PPP Development Stage – Regulating the PPP
15.1 What is the process of regulation?
Regulation is a necessary component of any public-private
partnership in monopoly (and non-monopoly) service provision
as it aims to secure:
- the proper performance of obligations
(on all sides);
- fair play; and
- protection of customers in general.
Customers of basic services comprise a wide spectrum of
economic and social groups, each with differing needs, expectations
and financial circumstances. Poor and other vulnerable customers might
represent a small proportion of the customer base yet warrant a disproportionately
large amount of regulatory attention, if they are not
to be marginalised.
Regulatory intervention is based on the following regulatory
- customer protection;
- price controls; and
- service standards.
The regulatory framework may also include:
- controlling abuse of monopoly power;
- preventing unfair discrimination between customers; and
- encouraging efficiency.
Underpinning regulatory effectiveness (irrespective of the sector)
ensures independence of action of the regulator and the absolute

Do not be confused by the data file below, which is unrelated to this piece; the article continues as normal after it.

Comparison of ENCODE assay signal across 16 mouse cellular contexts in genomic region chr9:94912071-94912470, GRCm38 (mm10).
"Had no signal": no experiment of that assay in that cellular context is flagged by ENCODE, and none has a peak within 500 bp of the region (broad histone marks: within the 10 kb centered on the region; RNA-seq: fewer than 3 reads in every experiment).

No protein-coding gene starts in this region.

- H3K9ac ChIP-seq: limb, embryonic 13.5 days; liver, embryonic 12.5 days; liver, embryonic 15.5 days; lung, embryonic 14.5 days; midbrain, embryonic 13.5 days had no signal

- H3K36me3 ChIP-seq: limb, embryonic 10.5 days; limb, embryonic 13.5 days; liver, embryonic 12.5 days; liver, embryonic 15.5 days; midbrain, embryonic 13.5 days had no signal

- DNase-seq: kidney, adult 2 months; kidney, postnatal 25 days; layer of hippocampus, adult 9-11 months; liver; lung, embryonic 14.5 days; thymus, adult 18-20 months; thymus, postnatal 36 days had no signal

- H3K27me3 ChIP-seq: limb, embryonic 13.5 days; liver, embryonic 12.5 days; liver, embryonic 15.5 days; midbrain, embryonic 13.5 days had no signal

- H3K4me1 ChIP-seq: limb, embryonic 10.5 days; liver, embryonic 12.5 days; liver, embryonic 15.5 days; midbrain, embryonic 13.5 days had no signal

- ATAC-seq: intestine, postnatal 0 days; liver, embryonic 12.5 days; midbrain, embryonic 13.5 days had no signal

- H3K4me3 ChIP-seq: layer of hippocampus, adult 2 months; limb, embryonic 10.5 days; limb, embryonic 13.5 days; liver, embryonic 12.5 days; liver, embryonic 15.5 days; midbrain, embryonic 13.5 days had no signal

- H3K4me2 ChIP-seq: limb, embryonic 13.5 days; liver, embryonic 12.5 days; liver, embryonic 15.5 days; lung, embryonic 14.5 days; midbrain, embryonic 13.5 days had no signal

separation of the roles of service provider and regulator – along
with the separation of both of these from political processes.
Whilst it is generally recognised that wide-ranging regulation
is essential for the proper administration of a PPP contract,
the early regulatory regime invariably focuses on price-sensitive
contract deliverables such as investment activity, enforcing
service standards and payments to the PPP company. Only when
these fundamentals are satisfactorily in balance can regulatory
attention turn to protection of poor and other vulnerable customers,
both in terms of standards and prices.
Unless the regulatory framework contemplates issues properly
in relation to services to the poor and confers on the regulator
authority for acting, it is unlikely that pro-poor policies
can be implemented in the early stages of a PPP contract.